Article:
KPF President Paul Katz Dies at 57

International Commerce Centre / . Image ©

Paul Katz, president and managing principal of Kohn Pedersen Fox (KPF), has died at the age of 57. The “mastermind” behind some of the world’s tallest mixed-use buildings, such as the Shanghai World Financial Center and International Commerce Centre in Hong Kong, Katz was praised by colleagues for his attention to detail and ability to foresee a building’s impact on the larger urban scale. “For Paul, it was the entire assemblage, not triumphant individual pieces, that gave the project its urban value,” said KPF design director James von Klemperer, who will succeed Katz as president.

Other notable projects influenced by Katz include Tokyo’s Roppongi Hills, London’s Canary Wharf redevelopment, and the masterplan of New York’s Hudson Yards. You can read his complete obituary here on the New York Times.

Judith Edelman, A “Firebrand for Women in Architecture, Dies at 91

New Settlement Community Campus; NYC (2012) / Dattner Architects and Edelman Sultan Knox Wood

Judith Edelman, FAIA, an American architect and feminist who hoped to rid architecture of its “gentleman’s club” status, has passed away at 91. Starting her career in an era when hiring “girls” wasn’t the norm, Edelman’s work to elevate women in architecture has paved the way for many of today’s leading architects; She was the first woman ever elected to the executive committee of the AIA’s chapter and she helped co-found the Alliance of Women in Architecture in 1972. Edelman’s built work, also highly admired, ranged from affordable housing to schools and health clinics, mostly in the New York City area. You can read Edelman’s obituary here.

Influential Scottish Architect Andy MacMillan Dies Aged 85

Courtesy of RIAS

Professor Andy MacMillan, one of Scotland‘s most important post-war , died suddenly this weekend during this year’s Royal Incorporation of in Scotland (RIAS) Andrew Doolan Awards visits. Macmillan was a professor at the Glasgow School of Art from 1973 to 1994, and a partner at Gillespie, Kidd & Coia in 1966. More on MacMillan’s legacy after the break.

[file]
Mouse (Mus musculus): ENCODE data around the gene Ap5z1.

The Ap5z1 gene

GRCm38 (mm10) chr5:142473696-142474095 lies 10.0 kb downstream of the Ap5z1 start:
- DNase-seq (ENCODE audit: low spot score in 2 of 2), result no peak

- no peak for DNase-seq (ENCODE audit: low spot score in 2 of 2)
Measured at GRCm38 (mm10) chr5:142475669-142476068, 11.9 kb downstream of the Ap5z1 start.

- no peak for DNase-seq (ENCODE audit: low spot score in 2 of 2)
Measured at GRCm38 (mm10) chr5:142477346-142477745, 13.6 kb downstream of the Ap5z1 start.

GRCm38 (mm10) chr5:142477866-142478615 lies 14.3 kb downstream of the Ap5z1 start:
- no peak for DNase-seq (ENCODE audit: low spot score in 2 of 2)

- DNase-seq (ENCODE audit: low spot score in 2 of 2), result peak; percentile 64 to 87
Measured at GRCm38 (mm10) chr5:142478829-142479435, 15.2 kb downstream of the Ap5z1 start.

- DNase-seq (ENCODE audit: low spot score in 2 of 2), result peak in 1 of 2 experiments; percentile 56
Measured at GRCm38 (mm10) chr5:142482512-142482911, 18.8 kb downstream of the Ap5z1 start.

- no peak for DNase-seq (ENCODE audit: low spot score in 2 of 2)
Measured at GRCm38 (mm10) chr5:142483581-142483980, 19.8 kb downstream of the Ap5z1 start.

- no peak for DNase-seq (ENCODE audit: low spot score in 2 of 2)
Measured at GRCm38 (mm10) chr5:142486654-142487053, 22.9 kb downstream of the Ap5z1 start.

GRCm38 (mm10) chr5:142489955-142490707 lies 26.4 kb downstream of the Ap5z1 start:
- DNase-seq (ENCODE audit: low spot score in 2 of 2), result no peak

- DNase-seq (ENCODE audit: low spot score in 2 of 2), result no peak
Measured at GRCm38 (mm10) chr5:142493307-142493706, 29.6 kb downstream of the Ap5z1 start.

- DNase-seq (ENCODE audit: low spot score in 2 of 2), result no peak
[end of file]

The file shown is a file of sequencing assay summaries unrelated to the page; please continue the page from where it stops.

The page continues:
Robert Hull, Co-Founder of the Miller Hull Partnership, Dies at 68

The Bullitt Center, the World’s Greenest Commercial Building. Image Courtesy of The

U.S. architect Robert Hull, FAIA, has passed away at 68 due to a stroke. Always to remembered by his peers as a “beloved colleague,” the Seattle-based practitioner, together with his business partner David Miller, was a national leader of sustainable design and architecture in the Pacific Northwest. You can review some of Hull’s work here and read The Miller Hull Partnership’s official , after the break.

Mexican Architect Pedro Ramírez Vázquez Dies at 94

Pedro Ramírez Vázquez, one of the most important Mexican architects of the 20th century, died yesterday on his 94th birthday in Mexico City. Ramírez headed the construction of many of ’s modernist landmarks including several museums, the nation’s largest sports stadium and a shrine that attracts the most pilgrimages in the country.

Read more on Pedro Ramírez Vázquez and his architectural legacy after the break.

Remembering Paolo Soleri 1919-2013

© www.arcosanti.org

Today the world has lost one of its great minds. Paolo Soleri, architect, builder, artist, writer, theorist, husband, father, born on Summer Solstice, June 21, 1919, has died at age 93.

Paolo Soleri spent a lifetime investigating how architecture, specifically the architecture of the city, could support the countless possibilities of human aspiration. The urban project he founded, Arcosanti, 65 miles north of Phoenix, was described by NEWSWEEK magazine as “…the most important urban experiment undertaken in our lifetimes.”

His own lifetime of work is represented in models, drawings, books, lectures and museum exhibits throughout the world. Soleri’s exhibition in 1970 at the Corcoran Museum in Washington DC – and the concurrent publication of his landmark book, CITY IN THE IMAGE OF MAN – changed forever the global conversation about urban planning on our living planet. His term, “Arcology” joining the words architecture and ecology to represent one whole system of understanding human life on the earth is meant to serve as the basis for that conversation.